Deputy Director, General Counsel and Assistant Secretary, The Solomon R. Guggenheim Foundation
Sarah G. Austrian joined the Solomon R. Guggenheim Foundation in September of 2006 as General Counsel. She is responsible for advising the Board of Trustees and the Foundation Director and staff on all legal issues involving the Foundation. She is also responsible for planning meetings of the Board, participating in the formulation of Board and Foundation policies and strategic plans and providing counsel to the Board on matters of governance.
Prior to joining the Foundation, Austrian had extensive experience relating to tax aspects of joint ventures, mergers, acquisitions, dispositions, contractual arrangements, international transactions and operational issues, real estate transactions, corporate sponsorship and philanthropy, financings, and the development of corporate policies. From 2002 to 2006, Sarah was Vice President of Domestic Tax at PepsiCo, where she provided leadership in the area of U.S. federal and state tax planning, with a focus on mergers and acquisitions and operations. As a Senior Attorney at AT&T Corp., she focused on federal income taxation and played a significant role in AT&T’s divestitures of NCR, Liberty Media, and AT&T Wireless, and AT&T Broadband’s merger with Comcast. Austrian also practiced for seven years in the tax department of the law firm of Kaye, Scholer, Fierman, Hays & Handler.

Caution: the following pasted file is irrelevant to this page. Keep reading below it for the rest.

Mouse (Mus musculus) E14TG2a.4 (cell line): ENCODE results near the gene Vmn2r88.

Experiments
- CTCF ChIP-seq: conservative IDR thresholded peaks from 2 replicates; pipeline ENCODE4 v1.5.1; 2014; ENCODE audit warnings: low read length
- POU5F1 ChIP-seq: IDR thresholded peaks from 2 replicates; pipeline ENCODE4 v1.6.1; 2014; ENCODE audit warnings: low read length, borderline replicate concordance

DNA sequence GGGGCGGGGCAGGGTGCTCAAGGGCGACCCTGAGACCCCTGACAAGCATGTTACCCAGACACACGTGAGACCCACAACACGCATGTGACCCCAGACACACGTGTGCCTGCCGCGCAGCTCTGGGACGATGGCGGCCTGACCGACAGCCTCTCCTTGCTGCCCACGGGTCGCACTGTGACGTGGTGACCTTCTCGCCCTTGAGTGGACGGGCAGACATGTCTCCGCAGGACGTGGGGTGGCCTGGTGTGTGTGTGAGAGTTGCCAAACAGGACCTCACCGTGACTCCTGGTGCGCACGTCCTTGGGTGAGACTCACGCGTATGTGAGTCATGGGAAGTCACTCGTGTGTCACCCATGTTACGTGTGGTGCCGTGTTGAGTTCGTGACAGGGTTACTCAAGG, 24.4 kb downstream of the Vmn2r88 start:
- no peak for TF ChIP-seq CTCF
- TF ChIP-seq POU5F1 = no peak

Austrian is a magna cum laude graduate of Brown University and received her JD from the Georgetown University Law Center, where she served as an editor of the Georgetown Law Journal.
A Long-Awaited Tribute: Frank Lloyd Wright's Usonian House and Pavilion
July 27, 2012–Ongoing
This presentation, comprised of selected materials from the Solomon R. Guggenheim Museum Archives, pays homage to the first Frank Lloyd Wright–designed structures in New York City.
ZERO Film Program: Günther Uecker and Jan Henderikse
Fridays–Tuesdays, November 21–December 2, 3 pm
Artist documentaries screened in conjunction with ZERO: Countdown to Tomorrow, 1950s–60s.